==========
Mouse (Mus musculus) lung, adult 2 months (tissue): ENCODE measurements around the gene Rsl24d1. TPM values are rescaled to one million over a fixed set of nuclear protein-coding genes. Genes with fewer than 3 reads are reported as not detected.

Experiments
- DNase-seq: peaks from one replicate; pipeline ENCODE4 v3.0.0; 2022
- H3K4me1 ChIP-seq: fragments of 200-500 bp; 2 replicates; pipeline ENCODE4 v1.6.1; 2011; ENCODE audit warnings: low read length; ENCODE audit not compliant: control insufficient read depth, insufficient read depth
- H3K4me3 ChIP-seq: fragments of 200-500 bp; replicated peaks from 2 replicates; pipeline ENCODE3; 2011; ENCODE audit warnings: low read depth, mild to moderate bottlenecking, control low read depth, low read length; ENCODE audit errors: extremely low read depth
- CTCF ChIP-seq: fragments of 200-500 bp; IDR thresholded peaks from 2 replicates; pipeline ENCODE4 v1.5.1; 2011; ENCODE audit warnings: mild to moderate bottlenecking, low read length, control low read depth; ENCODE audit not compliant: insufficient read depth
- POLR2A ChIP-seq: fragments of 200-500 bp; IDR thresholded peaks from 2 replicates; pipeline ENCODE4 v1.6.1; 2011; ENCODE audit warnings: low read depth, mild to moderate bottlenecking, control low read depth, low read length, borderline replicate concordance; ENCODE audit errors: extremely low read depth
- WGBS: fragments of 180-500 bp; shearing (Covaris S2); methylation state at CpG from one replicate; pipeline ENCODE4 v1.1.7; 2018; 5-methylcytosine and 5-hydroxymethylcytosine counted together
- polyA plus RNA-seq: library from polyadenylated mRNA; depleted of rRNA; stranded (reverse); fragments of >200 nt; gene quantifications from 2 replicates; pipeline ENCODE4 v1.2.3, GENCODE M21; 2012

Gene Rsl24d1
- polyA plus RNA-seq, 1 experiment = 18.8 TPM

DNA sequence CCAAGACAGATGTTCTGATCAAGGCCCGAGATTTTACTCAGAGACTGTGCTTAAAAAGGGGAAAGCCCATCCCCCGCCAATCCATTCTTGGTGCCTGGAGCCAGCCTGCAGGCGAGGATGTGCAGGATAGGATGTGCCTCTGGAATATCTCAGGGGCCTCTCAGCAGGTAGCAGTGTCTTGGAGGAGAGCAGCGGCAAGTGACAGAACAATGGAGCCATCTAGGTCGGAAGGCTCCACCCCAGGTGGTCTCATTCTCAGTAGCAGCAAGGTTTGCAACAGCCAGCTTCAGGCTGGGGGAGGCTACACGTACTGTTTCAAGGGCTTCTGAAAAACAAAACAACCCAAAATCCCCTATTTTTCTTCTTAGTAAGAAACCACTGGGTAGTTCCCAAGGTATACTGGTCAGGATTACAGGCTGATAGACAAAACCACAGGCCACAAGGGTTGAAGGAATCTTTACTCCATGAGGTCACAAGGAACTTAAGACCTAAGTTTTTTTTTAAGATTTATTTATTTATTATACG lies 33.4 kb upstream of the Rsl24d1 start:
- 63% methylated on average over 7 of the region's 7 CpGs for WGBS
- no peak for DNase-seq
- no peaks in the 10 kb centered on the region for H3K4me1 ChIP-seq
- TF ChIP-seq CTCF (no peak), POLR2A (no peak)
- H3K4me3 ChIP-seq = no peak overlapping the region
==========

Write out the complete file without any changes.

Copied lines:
Mouse (Mus musculus) lung, adult 2 months (tissue): ENCODE measurements around the gene Rsl24d1. TPM values are rescaled to one million over a fixed set of nuclear protein-coding genes. Genes with fewer than 3 reads are reported as not detected.

Experiments
- DNase-seq: peaks from one replicate; pipeline ENCODE4 v3.0.0; 2022
- H3K4me1 ChIP-seq: fragments of 200-500 bp; 2 replicates; pipeline ENCODE4 v1.6.1; 2011; ENCODE audit warnings: low read length; ENCODE audit not compliant: control insufficient read depth, insufficient read depth
- H3K4me3 ChIP-seq: fragments of 200-500 bp; replicated peaks from 2 replicates; pipeline ENCODE3; 2011; ENCODE audit warnings: low read depth, mild to moderate bottlenecking, control low read depth, low read length; ENCODE audit errors: extremely low read depth
- CTCF ChIP-seq: fragments of 200-500 bp; IDR thresholded peaks from 2 replicates; pipeline ENCODE4 v1.5.1; 2011; ENCODE audit warnings: mild to moderate bottlenecking, low read length, control low read depth; ENCODE audit not compliant: insufficient read depth
- POLR2A ChIP-seq: fragments of 200-500 bp; IDR thresholded peaks from 2 replicates; pipeline ENCODE4 v1.6.1; 2011; ENCODE audit warnings: low read depth, mild to moderate bottlenecking, control low read depth, low read length, borderline replicate concordance; ENCODE audit errors: extremely low read depth
- WGBS: fragments of 180-500 bp; shearing (Covaris S2); methylation state at CpG from one replicate; pipeline ENCODE4 v1.1.7; 2018; 5-methylcytosine and 5-hydroxymethylcytosine counted together
- polyA plus RNA-seq: library from polyadenylated mRNA; depleted of rRNA; stranded (reverse); fragments of >200 nt; gene quantifications from 2 replicates; pipeline ENCODE4 v1.2.3, GENCODE M21; 2012

Gene Rsl24d1
- polyA plus RNA-seq, 1 experiment = 18.8 TPM

DNA sequence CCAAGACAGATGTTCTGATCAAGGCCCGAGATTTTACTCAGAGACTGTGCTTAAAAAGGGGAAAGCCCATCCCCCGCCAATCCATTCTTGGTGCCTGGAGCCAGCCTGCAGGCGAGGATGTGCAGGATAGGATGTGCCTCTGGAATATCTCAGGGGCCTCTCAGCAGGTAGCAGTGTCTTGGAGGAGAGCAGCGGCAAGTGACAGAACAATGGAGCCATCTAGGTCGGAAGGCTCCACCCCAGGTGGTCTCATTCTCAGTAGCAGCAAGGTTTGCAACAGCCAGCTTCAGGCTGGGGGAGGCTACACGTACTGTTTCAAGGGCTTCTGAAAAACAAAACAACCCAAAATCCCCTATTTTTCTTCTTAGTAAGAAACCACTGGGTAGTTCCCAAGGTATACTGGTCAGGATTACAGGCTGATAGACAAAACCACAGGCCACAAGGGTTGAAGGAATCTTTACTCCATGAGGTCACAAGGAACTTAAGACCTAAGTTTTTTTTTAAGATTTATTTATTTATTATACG lies 33.4 kb upstream of the Rsl24d1 start:
- 63% methylated on average over 7 of the region's 7 CpGs for WGBS
- no peak for DNase-seq
- no peaks in the 10 kb centered on the region for H3K4me1 ChIP-seq
- TF ChIP-seq CTCF (no peak), POLR2A (no peak)
- H3K4me3 ChIP-seq = no peak overlapping the region